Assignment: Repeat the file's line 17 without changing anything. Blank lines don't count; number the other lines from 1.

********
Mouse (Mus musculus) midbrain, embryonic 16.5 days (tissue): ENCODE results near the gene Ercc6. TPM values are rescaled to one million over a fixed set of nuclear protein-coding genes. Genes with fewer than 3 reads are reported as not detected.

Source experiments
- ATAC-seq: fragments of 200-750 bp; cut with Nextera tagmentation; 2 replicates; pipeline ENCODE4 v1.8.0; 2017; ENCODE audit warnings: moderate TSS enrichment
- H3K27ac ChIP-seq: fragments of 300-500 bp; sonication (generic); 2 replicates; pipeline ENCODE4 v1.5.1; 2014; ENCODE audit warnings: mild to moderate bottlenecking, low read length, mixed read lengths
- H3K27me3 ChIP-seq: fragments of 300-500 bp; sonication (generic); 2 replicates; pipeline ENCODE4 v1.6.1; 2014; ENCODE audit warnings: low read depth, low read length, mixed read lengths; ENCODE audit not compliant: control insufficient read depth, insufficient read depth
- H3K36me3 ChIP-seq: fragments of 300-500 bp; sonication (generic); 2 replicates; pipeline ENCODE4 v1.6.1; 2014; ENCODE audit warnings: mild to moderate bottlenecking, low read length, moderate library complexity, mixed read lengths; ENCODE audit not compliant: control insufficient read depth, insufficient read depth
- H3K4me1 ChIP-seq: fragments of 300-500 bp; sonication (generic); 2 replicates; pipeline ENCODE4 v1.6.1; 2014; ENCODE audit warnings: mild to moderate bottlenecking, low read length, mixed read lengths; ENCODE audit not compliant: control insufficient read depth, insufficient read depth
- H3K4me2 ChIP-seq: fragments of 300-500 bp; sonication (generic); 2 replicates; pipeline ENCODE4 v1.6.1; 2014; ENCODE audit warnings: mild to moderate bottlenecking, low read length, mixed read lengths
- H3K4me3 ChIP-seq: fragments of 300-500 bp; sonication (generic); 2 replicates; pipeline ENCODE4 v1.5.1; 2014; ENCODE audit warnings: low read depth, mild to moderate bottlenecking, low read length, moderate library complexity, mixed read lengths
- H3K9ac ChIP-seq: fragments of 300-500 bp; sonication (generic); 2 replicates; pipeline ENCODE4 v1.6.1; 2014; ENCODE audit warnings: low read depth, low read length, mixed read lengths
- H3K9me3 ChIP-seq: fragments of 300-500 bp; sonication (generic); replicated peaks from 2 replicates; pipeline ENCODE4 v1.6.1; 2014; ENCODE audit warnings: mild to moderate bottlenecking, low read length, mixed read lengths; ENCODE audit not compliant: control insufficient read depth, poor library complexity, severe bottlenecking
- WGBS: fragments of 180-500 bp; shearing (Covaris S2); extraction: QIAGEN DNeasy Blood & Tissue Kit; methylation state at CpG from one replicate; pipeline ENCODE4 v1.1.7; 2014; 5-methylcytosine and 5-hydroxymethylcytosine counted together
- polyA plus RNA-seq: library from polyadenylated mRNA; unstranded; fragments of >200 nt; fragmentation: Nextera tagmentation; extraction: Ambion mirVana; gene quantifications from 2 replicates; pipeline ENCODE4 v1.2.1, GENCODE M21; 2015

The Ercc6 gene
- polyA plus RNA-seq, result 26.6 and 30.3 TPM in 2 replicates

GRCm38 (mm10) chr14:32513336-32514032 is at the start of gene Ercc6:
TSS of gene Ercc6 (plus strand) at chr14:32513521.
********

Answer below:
TSS of gene Ercc6 (plus strand) at chr14:32513521.